A computational model for SCS was initially developed by Coburn and Sin (Coburn, 1980) and was significantly furthered by Holsheimer and colleagues, beginning with Struijk and Holsheimer's development of a three dimensional field model of SCS (Holsheimer and Struijk, 1988). Their computational model estimated the effect of anatomic parameters on the thresholds of dorsal column fibers (Struijk et al., 1992), predicted the potential location of excitation in dorsal root fibers (Struijk et al., 1993b), and analyzed the effect of CSF thickness (Struijk et al., 1993a) with clinical validations (He et al., 1994; Holsheimer et al., 1995a; Holsheimer et al., 1994). The model contributed significantly to design of stimulation lead design, suggesting optimal parameters for contact size and spacing (Holsheimer and Struijk, 1992; Holsheimer and Wesselink, 1997), to favor preferential stimulation of dorsal column fibers over root fibers (Holsheimer et al., 1995b).
Mathematical Model Definition
A finite element mathematical (FEM) model was created of the low-thoracic spinal cord and its surrounding environment. The FEM model consisted of spinal cord white and gray matter, cerebrospinal fluid, dura, epidural space tissue, vertebral bone, and two cylindrical multicontact leads. Each lead consisted of eight cylindrical platinum-iridium contacts (conducting domains, 3mm length and 1.25 mm diameter), separated by 1mm lengths of insulating polymer (non-conducting domains, 1mm length). The leads were positioned dorsally, atop the dura, and symmetric, 1mm to each side of the midline of the spinal cord. In the model, the "thickness" of the cerebrospinal fluid layer between the contacts and the dorsal surface of the spinal cord (dCSF) was specified to be 3.2mm. The geometry of the model is illustrated in Figure 1A and electrical resistivities are given in Table I, values coming predominantly from the literature (Holsheimer, 2002; Wesselink et al., 1999). The volume was meshed with over 1 million nodes, with a high-density mesh in the region close to where electrodes are located as illustrated in Figure 1B.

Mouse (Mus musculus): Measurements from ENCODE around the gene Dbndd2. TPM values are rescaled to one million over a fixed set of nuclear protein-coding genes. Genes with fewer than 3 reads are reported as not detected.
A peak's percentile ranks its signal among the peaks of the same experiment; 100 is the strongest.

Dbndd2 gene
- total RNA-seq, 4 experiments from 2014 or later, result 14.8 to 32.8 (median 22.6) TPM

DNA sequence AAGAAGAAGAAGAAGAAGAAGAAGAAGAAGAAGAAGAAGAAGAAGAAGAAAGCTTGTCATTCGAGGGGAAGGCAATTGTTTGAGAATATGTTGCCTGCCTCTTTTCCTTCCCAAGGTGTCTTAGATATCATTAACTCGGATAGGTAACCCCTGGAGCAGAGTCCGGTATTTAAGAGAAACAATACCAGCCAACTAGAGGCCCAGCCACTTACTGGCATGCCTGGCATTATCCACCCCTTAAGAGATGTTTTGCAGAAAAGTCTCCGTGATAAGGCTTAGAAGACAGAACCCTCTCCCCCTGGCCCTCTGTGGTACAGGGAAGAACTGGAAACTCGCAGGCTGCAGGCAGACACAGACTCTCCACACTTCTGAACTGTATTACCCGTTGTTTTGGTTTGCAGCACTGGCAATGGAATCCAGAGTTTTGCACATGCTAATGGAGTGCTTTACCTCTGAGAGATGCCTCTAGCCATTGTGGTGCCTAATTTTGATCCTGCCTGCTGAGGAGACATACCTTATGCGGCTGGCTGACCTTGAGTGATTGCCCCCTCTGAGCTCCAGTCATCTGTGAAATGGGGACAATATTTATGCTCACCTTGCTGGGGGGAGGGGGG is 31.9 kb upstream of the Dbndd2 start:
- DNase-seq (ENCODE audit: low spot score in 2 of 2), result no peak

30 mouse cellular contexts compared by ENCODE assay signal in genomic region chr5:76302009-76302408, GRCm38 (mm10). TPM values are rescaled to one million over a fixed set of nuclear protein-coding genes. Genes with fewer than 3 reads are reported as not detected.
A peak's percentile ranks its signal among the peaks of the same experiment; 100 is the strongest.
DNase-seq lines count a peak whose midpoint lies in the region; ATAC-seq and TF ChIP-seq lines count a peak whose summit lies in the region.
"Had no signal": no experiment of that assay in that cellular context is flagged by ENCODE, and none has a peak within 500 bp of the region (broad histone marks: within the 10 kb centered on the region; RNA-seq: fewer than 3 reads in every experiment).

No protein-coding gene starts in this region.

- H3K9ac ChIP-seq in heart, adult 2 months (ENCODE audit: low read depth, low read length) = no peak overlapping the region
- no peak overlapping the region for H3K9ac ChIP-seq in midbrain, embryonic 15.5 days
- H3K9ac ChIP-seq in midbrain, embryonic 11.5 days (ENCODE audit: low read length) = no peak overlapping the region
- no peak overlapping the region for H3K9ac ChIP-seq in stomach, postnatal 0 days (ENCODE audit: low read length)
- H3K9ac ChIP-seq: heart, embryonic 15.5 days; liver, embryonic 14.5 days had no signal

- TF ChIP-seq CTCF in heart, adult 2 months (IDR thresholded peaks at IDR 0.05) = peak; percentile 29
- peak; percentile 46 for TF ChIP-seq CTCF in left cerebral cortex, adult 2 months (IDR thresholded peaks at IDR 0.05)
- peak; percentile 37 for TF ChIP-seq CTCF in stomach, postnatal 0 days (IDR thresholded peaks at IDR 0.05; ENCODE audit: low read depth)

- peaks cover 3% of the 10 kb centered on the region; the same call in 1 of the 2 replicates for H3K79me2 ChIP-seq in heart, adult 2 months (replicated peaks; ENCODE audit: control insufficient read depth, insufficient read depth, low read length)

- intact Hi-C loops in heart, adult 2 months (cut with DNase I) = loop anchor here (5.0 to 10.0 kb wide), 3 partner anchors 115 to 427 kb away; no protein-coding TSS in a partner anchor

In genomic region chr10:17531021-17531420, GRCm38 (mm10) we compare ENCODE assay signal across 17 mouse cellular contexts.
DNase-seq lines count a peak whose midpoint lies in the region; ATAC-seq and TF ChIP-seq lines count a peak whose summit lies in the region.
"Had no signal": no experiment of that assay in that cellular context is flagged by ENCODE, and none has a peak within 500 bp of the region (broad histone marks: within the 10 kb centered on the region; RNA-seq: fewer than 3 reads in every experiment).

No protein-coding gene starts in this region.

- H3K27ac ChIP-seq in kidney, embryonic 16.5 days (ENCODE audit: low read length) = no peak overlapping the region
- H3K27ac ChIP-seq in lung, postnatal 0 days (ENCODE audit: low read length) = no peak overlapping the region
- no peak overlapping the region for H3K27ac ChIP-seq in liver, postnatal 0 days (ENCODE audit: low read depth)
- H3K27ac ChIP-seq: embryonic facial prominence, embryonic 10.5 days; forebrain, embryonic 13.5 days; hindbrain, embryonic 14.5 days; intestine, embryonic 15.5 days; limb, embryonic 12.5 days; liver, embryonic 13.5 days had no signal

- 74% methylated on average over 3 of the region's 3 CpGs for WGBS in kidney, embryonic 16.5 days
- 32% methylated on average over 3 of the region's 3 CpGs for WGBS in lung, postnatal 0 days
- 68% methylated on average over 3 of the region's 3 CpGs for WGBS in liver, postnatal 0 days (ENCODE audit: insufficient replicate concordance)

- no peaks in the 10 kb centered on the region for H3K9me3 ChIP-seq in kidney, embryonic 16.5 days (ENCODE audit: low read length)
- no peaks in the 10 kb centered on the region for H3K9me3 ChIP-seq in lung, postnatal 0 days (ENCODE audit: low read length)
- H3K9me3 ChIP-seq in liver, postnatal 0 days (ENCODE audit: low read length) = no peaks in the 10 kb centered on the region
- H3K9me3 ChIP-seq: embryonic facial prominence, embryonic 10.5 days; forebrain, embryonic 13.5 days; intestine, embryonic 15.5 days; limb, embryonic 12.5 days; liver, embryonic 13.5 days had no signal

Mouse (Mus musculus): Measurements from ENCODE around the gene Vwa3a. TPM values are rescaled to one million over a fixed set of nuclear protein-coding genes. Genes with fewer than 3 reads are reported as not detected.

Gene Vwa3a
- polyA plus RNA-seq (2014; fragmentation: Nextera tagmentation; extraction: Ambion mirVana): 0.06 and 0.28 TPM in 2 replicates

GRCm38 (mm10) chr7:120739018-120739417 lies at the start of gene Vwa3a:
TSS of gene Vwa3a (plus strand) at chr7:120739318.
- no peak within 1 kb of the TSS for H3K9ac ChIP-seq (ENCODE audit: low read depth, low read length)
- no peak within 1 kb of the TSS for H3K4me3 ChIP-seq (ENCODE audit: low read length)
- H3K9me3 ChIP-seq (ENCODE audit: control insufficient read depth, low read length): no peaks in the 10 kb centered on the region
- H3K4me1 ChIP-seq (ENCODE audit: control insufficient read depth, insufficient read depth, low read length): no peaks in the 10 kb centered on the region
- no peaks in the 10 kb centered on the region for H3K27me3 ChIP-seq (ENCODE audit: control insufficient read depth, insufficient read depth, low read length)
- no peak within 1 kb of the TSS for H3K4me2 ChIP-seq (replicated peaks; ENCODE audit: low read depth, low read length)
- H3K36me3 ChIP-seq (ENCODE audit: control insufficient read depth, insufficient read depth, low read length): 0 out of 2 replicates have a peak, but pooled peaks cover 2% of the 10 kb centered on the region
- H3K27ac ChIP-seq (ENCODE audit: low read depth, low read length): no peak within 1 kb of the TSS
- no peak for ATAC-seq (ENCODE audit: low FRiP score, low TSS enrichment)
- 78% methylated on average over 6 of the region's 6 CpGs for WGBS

Figure 1. Depiction of the mesh of the FEM for the spinal cord and multicontact lead. (A) Components and structure of model. (B) Model mesh - only the high density part is shown. The mesh was segmented into sections of variable node density: near the contacts (≤ 300 μm); insulator, dura and spinal cord (≤ 750 μm); epidural space (≤ 3000 μm); and vertebral bone (≤ 5000 μm).
Table 1. Resistivity values of the FEM domains (Holsheimer, 2002; Wesselink et al., 1999) and modification (epidural space) to match clinical data.
The spinal cord geometry (Figure 2) was created using a combination of features from relevant literature sources. The cross-section of the cord was derived from Kameyama et al., and the dorsal root (DR) trajectory of Struijk et al. was adopted (Kameyama et al., 1996; Struijk et al., 1993b). Dorsal column (DC) fibers were placed on regular grid of (200um for mediolateral direction and 100um dorsoventral direction; see Figure 2A) and projected in the rostrocaudal direction. Each DR was modeled as a larger diameter 'mother' fiber connected to bifurcated 'daughter' fibers of smaller diameter (Fig 2B).
Figure 2. Structure of spinal cord model. (A) Transactional view of spinal cord and location of dorsal column fibers. (B) Dorsal roots are composed of a mother fiber and bifurcated daughter fibers. The trajectory of the mother fiber was digitized from Struijk 1993. (C) Three dimensional view of spinal cord and DR fibers.
Once the leads were positioned within the model, the two types of stimulators were implemented by defining the currents for two parallel contacts. For a single source system, there were three possible methods to deliver current: a. the leftmost contact has all the current; b. the two contacts each deliver 50% of the current; c. the rightmost contact delivers all the current. We note here that the impedance of the two contacts is assumed equal, though this is unlikely to be true in clinical application.